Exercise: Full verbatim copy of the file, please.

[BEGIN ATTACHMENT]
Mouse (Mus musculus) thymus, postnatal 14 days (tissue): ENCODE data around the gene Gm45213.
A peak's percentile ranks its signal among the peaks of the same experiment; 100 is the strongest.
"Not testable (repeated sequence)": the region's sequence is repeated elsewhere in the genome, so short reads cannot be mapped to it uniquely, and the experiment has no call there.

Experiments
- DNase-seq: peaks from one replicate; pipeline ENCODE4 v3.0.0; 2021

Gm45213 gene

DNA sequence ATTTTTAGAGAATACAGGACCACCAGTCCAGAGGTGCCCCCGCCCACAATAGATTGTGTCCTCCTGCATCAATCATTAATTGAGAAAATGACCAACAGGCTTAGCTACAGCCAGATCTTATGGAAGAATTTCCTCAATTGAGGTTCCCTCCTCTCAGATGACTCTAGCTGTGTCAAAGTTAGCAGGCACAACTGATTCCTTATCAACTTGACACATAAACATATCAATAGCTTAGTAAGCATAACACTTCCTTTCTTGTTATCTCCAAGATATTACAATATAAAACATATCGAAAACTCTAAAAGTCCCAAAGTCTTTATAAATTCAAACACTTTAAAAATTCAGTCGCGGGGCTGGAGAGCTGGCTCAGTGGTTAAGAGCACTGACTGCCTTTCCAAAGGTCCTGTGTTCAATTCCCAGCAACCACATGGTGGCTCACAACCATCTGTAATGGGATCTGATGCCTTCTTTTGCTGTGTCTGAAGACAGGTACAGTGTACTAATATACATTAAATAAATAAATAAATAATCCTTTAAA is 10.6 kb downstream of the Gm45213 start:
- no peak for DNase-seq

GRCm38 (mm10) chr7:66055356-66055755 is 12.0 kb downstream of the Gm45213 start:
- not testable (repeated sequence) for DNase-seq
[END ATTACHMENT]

Mouse (Mus musculus) thymus, postnatal 14 days (tissue): ENCODE data around the gene Gm45213.
A peak's percentile ranks its signal among the peaks of the same experiment; 100 is the strongest.
"Not testable (repeated sequence)": the region's sequence is repeated elsewhere in the genome, so short reads cannot be mapped to it uniquely, and the experiment has no call there.

Experiments
- DNase-seq: peaks from one replicate; pipeline ENCODE4 v3.0.0; 2021

Gm45213 gene

DNA sequence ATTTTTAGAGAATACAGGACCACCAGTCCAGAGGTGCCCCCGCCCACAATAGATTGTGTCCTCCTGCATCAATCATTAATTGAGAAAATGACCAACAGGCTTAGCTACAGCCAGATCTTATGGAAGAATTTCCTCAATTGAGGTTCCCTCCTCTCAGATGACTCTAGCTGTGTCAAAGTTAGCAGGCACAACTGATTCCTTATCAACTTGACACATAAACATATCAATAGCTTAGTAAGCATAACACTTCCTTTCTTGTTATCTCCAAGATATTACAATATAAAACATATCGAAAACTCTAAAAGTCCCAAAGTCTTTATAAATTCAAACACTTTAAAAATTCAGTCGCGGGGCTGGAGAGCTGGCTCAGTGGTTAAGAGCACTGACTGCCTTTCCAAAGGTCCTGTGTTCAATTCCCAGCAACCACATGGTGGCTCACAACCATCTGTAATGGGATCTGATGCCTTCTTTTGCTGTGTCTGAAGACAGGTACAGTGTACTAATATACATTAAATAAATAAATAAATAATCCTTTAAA is 10.6 kb downstream of the Gm45213 start:
- no peak for DNase-seq

GRCm38 (mm10) chr7:66055356-66055755 is 12.0 kb downstream of the Gm45213 start:
- not testable (repeated sequence) for DNase-seq